You should always take Baclohexal as prescribed by your doctor and should not cease the drug suddenly as it can induce withdrawal symptoms (including anxiety, altered mental status, seizures (including status epilepticus), high fever and rebound spasticity). Your doctor will discuss an appropriate duration of treatment and monitor your progress throughout. Whilst taking Baclohexal it is important to avoid alcohol as this can increase side effects. In addition, you should be careful driving and operating machinery as Baclohexal can cause drowsiness, dizziness and blurred vision. You should avoid these activities until you are certain of the effects this medication has on you.

Schedule

S4 (prescription required). Available on the general Pharmaceutical Benefits Schedule3.

Common side effects

Like all medications, Baclohexal can cause side effects in some patients. Most of these will occur at the start of treatment or in patients treated with large doses. Most side effects will decrease over time or can be relieved by lowering your dose. Very rarely will the side effects be severe enough to require withdrawal of the medication. Elderly patients and those with other health problems (such as kidney failure) are at greater risk of side effects. The most commonly reported side effects of Baclohexal are listed below but if you experience any symptoms that are worrying you discuss them with your doctor. The following side effects occur in approximately 1-10% of patients:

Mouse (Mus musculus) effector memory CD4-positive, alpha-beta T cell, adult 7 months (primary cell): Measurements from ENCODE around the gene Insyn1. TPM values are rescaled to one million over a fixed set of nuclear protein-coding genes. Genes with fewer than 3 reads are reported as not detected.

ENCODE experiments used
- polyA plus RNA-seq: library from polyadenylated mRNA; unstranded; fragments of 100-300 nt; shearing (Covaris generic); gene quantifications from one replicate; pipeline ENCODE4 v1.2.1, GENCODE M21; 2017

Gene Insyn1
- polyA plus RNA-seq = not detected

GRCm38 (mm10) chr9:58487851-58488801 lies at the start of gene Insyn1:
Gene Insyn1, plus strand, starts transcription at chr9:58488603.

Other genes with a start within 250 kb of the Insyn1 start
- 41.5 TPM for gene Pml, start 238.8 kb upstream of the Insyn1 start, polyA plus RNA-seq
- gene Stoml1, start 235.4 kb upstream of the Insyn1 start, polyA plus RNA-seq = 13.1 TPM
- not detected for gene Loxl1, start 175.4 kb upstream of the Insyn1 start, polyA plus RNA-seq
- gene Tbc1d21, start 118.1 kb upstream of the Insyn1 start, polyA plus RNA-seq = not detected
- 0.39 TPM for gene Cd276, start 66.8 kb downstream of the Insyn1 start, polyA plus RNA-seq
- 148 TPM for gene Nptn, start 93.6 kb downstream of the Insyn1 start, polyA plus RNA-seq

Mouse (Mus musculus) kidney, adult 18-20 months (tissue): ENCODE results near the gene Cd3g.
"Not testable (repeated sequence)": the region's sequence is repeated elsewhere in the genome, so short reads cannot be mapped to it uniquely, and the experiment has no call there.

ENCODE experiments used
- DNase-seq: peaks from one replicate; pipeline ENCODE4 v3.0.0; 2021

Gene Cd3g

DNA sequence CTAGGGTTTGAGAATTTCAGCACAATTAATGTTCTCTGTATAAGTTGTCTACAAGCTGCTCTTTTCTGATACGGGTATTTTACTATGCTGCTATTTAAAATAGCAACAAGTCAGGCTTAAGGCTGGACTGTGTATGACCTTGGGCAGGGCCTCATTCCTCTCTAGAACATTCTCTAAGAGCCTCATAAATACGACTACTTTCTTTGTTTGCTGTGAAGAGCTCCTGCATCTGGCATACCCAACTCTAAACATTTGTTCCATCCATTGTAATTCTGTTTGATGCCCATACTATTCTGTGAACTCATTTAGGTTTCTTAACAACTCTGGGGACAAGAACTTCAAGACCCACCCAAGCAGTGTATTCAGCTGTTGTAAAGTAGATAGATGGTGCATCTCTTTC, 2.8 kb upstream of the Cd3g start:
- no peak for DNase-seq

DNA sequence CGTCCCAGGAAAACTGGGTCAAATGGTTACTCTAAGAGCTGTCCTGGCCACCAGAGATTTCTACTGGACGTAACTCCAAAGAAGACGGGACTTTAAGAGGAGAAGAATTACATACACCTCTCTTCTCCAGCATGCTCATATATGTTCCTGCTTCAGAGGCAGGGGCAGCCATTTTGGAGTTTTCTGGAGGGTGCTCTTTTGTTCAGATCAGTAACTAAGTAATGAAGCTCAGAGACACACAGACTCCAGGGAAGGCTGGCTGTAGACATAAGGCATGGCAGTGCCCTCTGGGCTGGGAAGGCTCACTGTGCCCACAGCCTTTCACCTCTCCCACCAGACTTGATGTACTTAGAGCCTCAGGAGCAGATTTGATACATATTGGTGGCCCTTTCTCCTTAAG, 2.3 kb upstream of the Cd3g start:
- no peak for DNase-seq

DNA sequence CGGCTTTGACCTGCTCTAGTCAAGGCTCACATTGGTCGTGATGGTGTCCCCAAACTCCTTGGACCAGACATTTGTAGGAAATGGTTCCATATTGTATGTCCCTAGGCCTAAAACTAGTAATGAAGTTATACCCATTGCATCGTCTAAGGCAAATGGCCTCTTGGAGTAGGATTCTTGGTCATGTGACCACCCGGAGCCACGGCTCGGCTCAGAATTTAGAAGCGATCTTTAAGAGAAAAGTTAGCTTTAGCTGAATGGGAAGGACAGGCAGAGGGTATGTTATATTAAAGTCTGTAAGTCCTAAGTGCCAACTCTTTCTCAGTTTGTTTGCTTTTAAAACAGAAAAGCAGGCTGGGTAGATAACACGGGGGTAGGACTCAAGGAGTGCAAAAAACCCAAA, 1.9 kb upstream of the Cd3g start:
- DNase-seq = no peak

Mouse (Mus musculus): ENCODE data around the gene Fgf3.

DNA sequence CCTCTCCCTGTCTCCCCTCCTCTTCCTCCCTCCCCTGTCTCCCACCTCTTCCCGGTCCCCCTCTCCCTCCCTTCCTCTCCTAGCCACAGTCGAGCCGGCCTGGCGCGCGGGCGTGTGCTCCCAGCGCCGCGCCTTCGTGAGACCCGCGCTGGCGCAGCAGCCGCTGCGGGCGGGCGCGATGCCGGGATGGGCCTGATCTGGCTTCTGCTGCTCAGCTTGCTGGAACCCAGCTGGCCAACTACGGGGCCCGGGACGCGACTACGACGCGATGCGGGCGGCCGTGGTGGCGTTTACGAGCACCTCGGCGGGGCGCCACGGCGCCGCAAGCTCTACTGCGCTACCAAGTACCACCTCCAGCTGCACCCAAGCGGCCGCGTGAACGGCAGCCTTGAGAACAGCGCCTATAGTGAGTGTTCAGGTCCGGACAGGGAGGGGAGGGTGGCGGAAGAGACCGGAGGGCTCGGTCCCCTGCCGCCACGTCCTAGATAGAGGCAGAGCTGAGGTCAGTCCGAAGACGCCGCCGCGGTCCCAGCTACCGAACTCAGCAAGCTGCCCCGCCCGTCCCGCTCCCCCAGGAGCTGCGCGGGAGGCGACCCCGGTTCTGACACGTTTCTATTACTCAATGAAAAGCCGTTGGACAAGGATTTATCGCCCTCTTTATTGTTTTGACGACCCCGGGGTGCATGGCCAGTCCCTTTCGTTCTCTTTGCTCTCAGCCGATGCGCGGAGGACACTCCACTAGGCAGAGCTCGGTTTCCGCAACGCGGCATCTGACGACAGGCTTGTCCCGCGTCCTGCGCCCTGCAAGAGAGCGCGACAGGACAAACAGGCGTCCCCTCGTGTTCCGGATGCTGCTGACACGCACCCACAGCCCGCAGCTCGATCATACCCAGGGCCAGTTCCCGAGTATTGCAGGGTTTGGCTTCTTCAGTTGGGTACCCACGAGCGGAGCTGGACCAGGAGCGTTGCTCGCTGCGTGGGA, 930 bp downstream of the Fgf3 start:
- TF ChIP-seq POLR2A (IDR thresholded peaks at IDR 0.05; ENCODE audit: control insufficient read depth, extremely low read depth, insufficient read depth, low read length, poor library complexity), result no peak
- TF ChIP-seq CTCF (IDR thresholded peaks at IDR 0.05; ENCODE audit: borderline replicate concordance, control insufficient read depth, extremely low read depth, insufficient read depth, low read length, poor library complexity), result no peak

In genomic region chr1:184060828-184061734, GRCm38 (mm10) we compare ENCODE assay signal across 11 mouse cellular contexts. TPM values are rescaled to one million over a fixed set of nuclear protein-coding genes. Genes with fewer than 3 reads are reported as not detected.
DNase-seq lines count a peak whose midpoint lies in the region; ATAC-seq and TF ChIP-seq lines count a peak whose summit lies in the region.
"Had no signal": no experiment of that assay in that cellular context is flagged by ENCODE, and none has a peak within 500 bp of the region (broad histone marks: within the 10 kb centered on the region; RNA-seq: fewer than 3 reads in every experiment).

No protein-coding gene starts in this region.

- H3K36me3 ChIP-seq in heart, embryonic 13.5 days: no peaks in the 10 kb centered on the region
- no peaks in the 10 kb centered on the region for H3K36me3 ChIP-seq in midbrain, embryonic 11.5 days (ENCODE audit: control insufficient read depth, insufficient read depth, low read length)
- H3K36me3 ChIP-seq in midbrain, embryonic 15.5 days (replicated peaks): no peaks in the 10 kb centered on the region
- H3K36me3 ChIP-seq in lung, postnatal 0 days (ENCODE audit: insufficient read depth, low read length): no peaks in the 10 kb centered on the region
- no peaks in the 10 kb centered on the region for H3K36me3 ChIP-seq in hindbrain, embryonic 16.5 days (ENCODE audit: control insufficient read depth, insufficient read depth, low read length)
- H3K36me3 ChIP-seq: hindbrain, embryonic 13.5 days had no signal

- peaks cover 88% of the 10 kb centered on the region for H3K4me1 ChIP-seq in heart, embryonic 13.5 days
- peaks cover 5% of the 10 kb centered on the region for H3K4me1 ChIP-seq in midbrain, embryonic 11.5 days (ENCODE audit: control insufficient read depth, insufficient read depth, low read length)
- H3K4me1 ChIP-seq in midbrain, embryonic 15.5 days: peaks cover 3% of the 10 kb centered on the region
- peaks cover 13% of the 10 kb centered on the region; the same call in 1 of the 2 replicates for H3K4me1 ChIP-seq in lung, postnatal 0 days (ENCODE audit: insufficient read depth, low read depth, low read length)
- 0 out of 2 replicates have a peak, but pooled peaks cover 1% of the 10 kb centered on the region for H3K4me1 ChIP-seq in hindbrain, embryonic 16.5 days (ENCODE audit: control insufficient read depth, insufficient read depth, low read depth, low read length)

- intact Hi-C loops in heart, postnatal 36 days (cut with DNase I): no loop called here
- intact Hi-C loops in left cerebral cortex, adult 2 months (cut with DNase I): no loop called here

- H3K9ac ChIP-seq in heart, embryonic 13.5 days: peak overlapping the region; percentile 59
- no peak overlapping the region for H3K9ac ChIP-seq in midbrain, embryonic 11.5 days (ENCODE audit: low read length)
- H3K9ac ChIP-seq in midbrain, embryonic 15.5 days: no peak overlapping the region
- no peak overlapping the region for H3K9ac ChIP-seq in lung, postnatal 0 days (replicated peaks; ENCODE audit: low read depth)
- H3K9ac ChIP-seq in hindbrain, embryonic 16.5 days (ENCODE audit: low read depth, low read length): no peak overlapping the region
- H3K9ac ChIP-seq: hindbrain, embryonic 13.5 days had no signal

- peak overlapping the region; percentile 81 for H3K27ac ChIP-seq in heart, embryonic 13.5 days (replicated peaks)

Uncommon side effects

A small number of patients (less than 1%) may experience more serious side effects that require medical attention. The following serious side effects can occur:

  • Allergic reactions- If you notice rash, itching or hives on the skin, swelling of the face, lips, tongue or other parts of the body (angioedema), shortness of breath or wheezing see your doctor immediately.
  • Respiratory depression- As Baclohexal causes CNS depression, when taken in large doses it can slow breathing and in extreme circumstances may lead to coma.
  • Cardiovascular problem- You may notice palpitations, irregular heart beat, ankle swelling or chest pain if this medication affects your heart. These problems occur in less than 1 out of 1000 patients being treated with the drug.
  • Psychiatric disturbances.
  • Liver problems.
  • Urinary retention.

Note that the above lists of side effects are not necessarily exhaustive and other side effects may be discovered as more patients use the drug. However, you should not be too alarmed by these long lists as most patients will not experience any side-effects at all. It is important for you to weigh up the risks and benefits of the drug (with the advice of your doctor) in your individual case to decide if this drug is suited to you.

References

  1. Australian Medicines Handbook- 16.9 Baclofen. AMH Pty Ltd. 2006.
  2. MIMS online- Prescribing Information. Baclo. MIMS Australia Pty Ltd 2003.
  3. Muscle relaxants, Pharmaceutical Benefits Schedule for Health Professionals, Australian Government, Department of Health and Aging 2006. Available at: [URL Link]

For further information talk to your doctor.

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Dates

Posted On: 22 July, 2003
Modified On: 29 May, 2008
Reviewed On: 11 December, 2006